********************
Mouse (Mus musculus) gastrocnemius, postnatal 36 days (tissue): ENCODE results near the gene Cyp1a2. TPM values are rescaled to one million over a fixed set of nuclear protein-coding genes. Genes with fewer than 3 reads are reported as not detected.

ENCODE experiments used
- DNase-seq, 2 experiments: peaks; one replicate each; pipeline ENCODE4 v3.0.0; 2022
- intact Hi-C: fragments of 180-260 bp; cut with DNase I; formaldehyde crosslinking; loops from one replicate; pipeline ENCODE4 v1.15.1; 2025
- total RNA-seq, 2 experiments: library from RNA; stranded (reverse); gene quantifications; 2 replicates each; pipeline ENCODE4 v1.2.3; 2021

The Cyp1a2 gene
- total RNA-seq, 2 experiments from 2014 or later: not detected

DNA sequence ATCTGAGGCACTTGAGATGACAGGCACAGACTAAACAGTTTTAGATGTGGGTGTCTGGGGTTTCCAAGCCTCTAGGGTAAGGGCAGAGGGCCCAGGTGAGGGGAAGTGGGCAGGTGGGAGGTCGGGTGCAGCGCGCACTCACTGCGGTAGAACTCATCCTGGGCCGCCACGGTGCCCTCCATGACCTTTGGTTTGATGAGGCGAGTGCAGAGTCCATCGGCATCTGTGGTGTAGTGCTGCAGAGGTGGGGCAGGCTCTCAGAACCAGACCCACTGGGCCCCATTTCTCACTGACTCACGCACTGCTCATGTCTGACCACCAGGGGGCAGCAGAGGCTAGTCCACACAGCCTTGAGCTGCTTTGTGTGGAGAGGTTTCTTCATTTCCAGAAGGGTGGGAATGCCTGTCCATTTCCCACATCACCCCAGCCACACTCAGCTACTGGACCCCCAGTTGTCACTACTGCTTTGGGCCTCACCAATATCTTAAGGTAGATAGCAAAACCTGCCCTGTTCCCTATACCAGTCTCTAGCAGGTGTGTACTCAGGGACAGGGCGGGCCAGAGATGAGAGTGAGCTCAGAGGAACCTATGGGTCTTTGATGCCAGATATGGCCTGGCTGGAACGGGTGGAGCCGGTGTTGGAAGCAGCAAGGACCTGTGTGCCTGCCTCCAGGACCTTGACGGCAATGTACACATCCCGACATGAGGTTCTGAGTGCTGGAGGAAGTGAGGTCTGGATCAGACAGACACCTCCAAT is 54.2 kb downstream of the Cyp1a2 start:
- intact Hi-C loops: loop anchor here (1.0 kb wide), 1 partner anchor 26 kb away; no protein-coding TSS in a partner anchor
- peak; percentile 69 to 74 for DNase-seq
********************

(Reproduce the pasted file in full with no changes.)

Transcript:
Mouse (Mus musculus) gastrocnemius, postnatal 36 days (tissue): ENCODE results near the gene Cyp1a2. TPM values are rescaled to one million over a fixed set of nuclear protein-coding genes. Genes with fewer than 3 reads are reported as not detected.

ENCODE experiments used
- DNase-seq, 2 experiments: peaks; one replicate each; pipeline ENCODE4 v3.0.0; 2022
- intact Hi-C: fragments of 180-260 bp; cut with DNase I; formaldehyde crosslinking; loops from one replicate; pipeline ENCODE4 v1.15.1; 2025
- total RNA-seq, 2 experiments: library from RNA; stranded (reverse); gene quantifications; 2 replicates each; pipeline ENCODE4 v1.2.3; 2021

The Cyp1a2 gene
- total RNA-seq, 2 experiments from 2014 or later: not detected

DNA sequence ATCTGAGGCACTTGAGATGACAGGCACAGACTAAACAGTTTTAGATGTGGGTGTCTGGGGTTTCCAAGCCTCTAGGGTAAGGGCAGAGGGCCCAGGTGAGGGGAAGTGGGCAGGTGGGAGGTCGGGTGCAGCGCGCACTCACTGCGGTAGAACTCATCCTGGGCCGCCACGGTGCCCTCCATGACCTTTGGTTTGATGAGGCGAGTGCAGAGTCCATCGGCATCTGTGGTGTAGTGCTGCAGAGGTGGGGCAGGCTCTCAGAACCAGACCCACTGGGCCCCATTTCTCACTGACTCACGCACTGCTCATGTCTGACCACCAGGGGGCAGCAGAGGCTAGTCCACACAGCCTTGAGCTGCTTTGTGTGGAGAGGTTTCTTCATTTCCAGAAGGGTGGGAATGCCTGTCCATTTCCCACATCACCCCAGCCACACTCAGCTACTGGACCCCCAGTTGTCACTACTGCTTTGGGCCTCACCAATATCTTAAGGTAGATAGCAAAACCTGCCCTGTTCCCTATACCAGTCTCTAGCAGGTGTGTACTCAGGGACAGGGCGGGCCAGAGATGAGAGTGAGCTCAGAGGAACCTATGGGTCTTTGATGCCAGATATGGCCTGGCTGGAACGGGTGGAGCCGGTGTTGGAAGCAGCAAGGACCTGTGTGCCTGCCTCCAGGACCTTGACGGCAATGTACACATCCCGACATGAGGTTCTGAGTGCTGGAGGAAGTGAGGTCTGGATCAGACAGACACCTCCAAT is 54.2 kb downstream of the Cyp1a2 start:
- intact Hi-C loops: loop anchor here (1.0 kb wide), 1 partner anchor 26 kb away; no protein-coding TSS in a partner anchor
- peak; percentile 69 to 74 for DNase-seq